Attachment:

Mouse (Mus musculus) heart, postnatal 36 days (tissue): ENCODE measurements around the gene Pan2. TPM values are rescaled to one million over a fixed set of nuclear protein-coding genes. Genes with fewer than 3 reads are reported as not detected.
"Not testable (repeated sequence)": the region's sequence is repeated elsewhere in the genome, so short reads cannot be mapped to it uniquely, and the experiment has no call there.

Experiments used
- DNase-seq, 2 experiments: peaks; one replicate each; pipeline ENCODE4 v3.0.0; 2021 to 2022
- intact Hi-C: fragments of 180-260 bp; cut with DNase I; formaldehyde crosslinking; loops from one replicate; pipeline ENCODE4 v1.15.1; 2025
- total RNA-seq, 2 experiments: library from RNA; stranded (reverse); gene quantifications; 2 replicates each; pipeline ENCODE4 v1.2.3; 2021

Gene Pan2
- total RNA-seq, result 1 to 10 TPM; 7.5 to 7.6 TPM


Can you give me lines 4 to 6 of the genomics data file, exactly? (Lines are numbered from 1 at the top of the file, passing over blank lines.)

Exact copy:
- DNase-seq, 2 experiments: peaks; one replicate each; pipeline ENCODE4 v3.0.0; 2021 to 2022
- intact Hi-C: fragments of 180-260 bp; cut with DNase I; formaldehyde crosslinking; loops from one replicate; pipeline ENCODE4 v1.15.1; 2025
- total RNA-seq, 2 experiments: library from RNA; stranded (reverse); gene quantifications; 2 replicates each; pipeline ENCODE4 v1.2.3; 2021